Rey has become a Jedi and embraced the legacy of the Jedi. We don’t know, though, if she will actually train others. Her legacy is still up in the air, maybe to be explored further in canon another day.
3. How will this trilogy’s romantic entanglements be resolved? There are quite a few implicit and explicit love triangles. Will Rey end up with Finn, or Kylo, or no one at all? How will Finn navigate his relationship with Rey and with Rose? And does Poe finally come out as gay?

Rey ends up with no one at all, but she seems the closest to romance with Ben, unfortunately. I think the kiss is ambiguous, but it’s certainly there. Of course, they kiss and then he dies, so on the one hand that frees her up again, but on the other hand that could be deeply traumatizing for her. It’s crucial to me that the kiss is between Rey and Ben, not Rey and Kylo–he’s happy and light and good, having cast off his Kylo Ren persona entirely and sacrificed a lot to get there. Still, Ben and Kylo are the same person. Ben never really died, just like Anakin never really died when he became Vader. They have their excuses and dramatic metaphors, but at the end of the day, they chose to do evil. And they continued to do evil at every opportunity. Sure, they found redemption in a loved one at the end, but that doesn’t erase everything they’d done.

Finn doesn’t navigate his relationships at all. (How could he explore a relationship with Rose when J.J. and Terrio barely allow her onscreen?) He’s given a new female companion he spends his time with, who just so happens to be a female black former stormtrooper. That seems a bit too neat, and while they don’t become romantically involved, it feels a little convenient that Finn is paired off with another woman and Poe is as well, as if to suggest that they have heterosexual options and thus need not end up with each other, while also clearing the deck for an uncomplicated Reylo climax. I’m uncomfortable with the racial, sexual, and gender politics in this decision. Jannah is a cool character but underused, and she largely appears in support of and alongside Finn. I don’t think that’s a particularly well-thought-through decision.

More frustratingly, Poe is bonded to Zorii Bliss. Poe didn’t need a new romance story. Poe didn’t even need a new background, for that matter! His subplot and backstory feel incredibly arbitrary, like J.J. and Terrio decided to insert answers to questions that were never asked because they felt Poe wasn’t interesting enough. The inclusion of his history as a spice runner feels like a desperate bid to make him even more like Han Solo–and on this second viewing, I was all too aware of the reactions from fans who were troubled by giving one of the few Latino actors in Star Wars a character with a background as a drug smuggler. On top of this, Poe already had a backstory that was deeply associated with the Resistance and with the inter-generational legacy of the Rebel Alliance in non-film media, so this felt out of left field.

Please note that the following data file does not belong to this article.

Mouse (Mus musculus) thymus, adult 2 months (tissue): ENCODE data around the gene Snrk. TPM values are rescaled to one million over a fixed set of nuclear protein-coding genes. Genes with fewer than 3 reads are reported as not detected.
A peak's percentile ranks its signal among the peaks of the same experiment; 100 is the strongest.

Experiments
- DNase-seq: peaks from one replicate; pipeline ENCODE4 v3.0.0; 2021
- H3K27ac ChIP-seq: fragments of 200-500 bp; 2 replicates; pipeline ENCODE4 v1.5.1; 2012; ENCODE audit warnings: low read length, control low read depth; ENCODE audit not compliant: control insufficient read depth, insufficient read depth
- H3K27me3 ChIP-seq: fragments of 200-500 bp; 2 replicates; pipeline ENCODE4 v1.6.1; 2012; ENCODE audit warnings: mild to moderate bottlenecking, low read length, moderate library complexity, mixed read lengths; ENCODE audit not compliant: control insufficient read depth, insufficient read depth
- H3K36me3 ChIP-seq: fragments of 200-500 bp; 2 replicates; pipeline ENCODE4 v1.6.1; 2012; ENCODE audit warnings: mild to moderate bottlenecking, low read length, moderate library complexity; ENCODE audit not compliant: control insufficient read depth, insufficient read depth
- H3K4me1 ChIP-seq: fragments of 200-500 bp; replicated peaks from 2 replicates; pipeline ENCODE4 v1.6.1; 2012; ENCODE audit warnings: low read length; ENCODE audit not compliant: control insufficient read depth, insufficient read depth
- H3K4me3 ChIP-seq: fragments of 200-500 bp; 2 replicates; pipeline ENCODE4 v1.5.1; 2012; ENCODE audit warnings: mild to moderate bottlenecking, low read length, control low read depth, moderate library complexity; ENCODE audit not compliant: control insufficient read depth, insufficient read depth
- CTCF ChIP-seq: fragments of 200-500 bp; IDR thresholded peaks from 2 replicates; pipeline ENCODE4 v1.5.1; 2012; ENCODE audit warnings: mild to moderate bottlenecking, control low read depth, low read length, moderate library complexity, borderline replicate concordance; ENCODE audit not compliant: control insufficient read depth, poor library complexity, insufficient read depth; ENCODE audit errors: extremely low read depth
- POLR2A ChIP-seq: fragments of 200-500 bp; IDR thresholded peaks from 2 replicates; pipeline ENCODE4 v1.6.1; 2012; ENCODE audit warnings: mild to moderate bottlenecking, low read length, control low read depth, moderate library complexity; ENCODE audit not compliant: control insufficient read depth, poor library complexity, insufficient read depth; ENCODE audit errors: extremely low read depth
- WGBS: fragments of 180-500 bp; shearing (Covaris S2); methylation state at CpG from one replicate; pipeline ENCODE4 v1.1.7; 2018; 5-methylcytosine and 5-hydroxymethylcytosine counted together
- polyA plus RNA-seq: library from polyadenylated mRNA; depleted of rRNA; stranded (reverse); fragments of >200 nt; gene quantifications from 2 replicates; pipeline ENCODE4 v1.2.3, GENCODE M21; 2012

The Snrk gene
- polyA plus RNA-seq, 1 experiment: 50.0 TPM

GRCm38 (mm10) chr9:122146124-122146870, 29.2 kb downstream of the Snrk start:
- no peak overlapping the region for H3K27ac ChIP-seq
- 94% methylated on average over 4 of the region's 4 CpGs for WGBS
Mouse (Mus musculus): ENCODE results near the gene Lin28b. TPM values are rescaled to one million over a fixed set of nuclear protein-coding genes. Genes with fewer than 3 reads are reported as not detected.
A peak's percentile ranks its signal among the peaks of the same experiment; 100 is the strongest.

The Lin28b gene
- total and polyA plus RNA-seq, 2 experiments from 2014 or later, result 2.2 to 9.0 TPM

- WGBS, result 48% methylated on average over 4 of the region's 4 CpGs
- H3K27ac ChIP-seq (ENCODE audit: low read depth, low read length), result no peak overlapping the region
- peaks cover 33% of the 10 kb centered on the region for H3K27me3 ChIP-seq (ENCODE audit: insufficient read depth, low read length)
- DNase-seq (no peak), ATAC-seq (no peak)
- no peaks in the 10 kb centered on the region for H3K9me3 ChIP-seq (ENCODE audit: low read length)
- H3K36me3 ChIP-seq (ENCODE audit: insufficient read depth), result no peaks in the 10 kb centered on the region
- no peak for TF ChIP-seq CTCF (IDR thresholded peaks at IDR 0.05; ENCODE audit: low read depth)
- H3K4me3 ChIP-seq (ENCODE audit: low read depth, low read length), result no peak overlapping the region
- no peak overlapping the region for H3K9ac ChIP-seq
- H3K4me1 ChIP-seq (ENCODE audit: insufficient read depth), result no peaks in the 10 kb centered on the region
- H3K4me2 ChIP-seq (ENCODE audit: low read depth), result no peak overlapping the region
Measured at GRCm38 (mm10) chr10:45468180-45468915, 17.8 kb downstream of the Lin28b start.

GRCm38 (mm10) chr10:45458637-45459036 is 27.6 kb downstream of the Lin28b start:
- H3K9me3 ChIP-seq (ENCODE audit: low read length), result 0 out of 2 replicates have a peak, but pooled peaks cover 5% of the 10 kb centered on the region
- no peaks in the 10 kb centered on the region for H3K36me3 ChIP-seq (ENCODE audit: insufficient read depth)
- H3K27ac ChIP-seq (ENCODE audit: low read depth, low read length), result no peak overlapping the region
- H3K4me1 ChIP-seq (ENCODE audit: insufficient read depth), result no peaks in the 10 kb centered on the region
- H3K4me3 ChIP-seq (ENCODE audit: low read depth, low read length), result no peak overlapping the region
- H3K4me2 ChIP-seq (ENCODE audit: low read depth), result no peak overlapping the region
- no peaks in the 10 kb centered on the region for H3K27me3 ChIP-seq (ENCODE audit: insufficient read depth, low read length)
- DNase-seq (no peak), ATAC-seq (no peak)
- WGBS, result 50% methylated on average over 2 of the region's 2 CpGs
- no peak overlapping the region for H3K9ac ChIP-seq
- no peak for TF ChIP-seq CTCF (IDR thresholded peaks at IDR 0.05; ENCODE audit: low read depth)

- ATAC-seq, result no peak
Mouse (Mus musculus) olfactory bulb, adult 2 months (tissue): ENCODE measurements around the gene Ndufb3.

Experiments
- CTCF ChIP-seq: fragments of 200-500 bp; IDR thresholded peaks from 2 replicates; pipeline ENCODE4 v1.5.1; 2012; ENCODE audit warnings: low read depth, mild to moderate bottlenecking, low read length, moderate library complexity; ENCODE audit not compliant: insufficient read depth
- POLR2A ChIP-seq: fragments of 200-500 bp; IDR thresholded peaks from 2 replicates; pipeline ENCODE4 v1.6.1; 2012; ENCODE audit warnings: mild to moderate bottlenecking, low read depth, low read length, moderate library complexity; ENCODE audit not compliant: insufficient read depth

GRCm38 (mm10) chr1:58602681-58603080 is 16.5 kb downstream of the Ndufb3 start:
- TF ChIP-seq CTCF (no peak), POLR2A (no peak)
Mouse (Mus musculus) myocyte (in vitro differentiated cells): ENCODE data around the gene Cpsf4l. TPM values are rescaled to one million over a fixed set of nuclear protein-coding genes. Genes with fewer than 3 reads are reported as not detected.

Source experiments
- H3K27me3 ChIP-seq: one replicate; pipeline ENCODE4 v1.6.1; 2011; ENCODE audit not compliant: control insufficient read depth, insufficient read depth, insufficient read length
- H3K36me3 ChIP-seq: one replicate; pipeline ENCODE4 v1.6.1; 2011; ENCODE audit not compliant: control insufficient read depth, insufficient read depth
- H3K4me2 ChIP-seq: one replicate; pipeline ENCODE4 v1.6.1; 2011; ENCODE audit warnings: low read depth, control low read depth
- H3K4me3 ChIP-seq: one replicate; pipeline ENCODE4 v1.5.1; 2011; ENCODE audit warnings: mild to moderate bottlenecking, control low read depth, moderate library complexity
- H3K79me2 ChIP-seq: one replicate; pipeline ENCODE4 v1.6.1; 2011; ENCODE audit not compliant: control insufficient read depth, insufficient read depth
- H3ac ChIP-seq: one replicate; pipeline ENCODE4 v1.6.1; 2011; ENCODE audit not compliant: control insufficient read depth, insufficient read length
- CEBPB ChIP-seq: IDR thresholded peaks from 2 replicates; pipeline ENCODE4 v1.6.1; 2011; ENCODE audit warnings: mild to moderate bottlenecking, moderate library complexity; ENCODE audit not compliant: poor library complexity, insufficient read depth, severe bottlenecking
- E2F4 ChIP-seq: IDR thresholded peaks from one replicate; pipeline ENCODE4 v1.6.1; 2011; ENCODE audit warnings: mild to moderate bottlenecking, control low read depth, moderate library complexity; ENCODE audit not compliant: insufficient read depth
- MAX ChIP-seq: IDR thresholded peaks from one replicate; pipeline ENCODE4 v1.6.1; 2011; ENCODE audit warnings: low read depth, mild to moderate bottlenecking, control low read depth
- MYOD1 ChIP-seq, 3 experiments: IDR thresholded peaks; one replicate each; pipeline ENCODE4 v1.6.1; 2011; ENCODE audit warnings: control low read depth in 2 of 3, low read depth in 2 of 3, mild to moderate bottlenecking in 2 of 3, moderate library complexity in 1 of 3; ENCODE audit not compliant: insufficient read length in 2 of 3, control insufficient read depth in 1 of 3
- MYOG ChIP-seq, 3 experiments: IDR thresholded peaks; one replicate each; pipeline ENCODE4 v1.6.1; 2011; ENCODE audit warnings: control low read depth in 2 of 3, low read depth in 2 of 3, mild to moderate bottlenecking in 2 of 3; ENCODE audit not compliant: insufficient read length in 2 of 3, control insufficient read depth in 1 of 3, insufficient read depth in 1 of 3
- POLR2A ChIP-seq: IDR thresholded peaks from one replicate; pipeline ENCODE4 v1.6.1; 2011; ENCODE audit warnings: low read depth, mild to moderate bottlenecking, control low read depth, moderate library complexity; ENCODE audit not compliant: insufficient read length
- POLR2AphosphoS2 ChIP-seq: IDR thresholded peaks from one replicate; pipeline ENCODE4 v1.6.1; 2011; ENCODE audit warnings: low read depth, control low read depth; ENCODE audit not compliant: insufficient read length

But back to Poe and Zorii. I was really bothered by Poe’s recurring attempts to get a kiss from Zorii. Even though they never do kiss, it felt like an unnecessarily defensive, hetero-normative reaction to FinnPoe. No, folks, not only is he not interested in Finn, he’s actually had an ex-girlfriend he wants to get back together with this whole time. Frankly, Oscar Isaac seems so half-hearted in his efforts that I’ve convinced myself that Poe and Zorii are in fact both gay, and that this is an inside joke between them. They’re just two old friends who know he’d never kiss her even if he could. While this works as a head canon, it’s incredibly disappointing that the filmmakers went in this hetero-romantic direction at all, especially when the only explicitly queer moment in this film (in any Star Wars film, for that matter) involves two background characters briefly kissing in the celebratory crowd at the end.

4. Now that the Supreme Leader has been replaced and Hux finds himself following a man he despises, does he stay loyal to Kylo? Does he lead a coup?

Hahaha! He does not stay loyal to Kylo. He also doesn’t lead a coup. He becomes a spy for the Resistance out of spite, and he gets shot dead like a dog.

5. Who was Snoke? Where did he come from? How did he influence Ben into becoming Kylo? And where did the First Order come from, for that matter?

Snoke is a clone, apparently. A clone of what/whom? I don’t know. Sounds like the comic series The Rise of Kylo Ren is addressing Snoke’s influence on Kylo, but I don’t know when or if we’ll learn more about what Palpatine was really doing with Snoke. And it seems that we still have an incomplete idea of what the First Order was or where it came from, let alone the newly revealed Final Order. Although Palpatine’s weird Sith cult activities and hidden Imperial military might fit in rather nicely with elements of the Aftermath trilogy, there are still a lot of questions.